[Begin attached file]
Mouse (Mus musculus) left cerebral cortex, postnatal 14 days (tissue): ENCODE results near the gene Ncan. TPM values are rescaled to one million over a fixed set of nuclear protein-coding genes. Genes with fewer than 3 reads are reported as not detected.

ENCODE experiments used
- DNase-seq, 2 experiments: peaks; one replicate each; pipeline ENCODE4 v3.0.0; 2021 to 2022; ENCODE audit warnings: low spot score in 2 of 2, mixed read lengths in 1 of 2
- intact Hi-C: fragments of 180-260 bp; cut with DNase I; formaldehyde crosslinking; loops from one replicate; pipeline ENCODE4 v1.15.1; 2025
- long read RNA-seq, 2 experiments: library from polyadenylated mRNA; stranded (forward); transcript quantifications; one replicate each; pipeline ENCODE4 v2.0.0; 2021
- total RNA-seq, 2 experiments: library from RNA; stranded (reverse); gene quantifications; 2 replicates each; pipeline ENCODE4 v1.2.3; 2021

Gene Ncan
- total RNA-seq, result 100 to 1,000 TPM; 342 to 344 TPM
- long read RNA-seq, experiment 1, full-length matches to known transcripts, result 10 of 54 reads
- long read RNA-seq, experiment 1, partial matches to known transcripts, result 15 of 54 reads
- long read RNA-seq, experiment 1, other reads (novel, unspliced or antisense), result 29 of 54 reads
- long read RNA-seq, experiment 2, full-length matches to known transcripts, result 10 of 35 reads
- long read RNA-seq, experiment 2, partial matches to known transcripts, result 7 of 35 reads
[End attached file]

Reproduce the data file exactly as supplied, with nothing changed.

Mouse (Mus musculus) left cerebral cortex, postnatal 14 days (tissue): ENCODE results near the gene Ncan. TPM values are rescaled to one million over a fixed set of nuclear protein-coding genes. Genes with fewer than 3 reads are reported as not detected.

ENCODE experiments used
- DNase-seq, 2 experiments: peaks; one replicate each; pipeline ENCODE4 v3.0.0; 2021 to 2022; ENCODE audit warnings: low spot score in 2 of 2, mixed read lengths in 1 of 2
- intact Hi-C: fragments of 180-260 bp; cut with DNase I; formaldehyde crosslinking; loops from one replicate; pipeline ENCODE4 v1.15.1; 2025
- long read RNA-seq, 2 experiments: library from polyadenylated mRNA; stranded (forward); transcript quantifications; one replicate each; pipeline ENCODE4 v2.0.0; 2021
- total RNA-seq, 2 experiments: library from RNA; stranded (reverse); gene quantifications; 2 replicates each; pipeline ENCODE4 v1.2.3; 2021

Gene Ncan
- total RNA-seq, result 100 to 1,000 TPM; 342 to 344 TPM
- long read RNA-seq, experiment 1, full-length matches to known transcripts, result 10 of 54 reads
- long read RNA-seq, experiment 1, partial matches to known transcripts, result 15 of 54 reads
- long read RNA-seq, experiment 1, other reads (novel, unspliced or antisense), result 29 of 54 reads
- long read RNA-seq, experiment 2, full-length matches to known transcripts, result 10 of 35 reads
- long read RNA-seq, experiment 2, partial matches to known transcripts, result 7 of 35 reads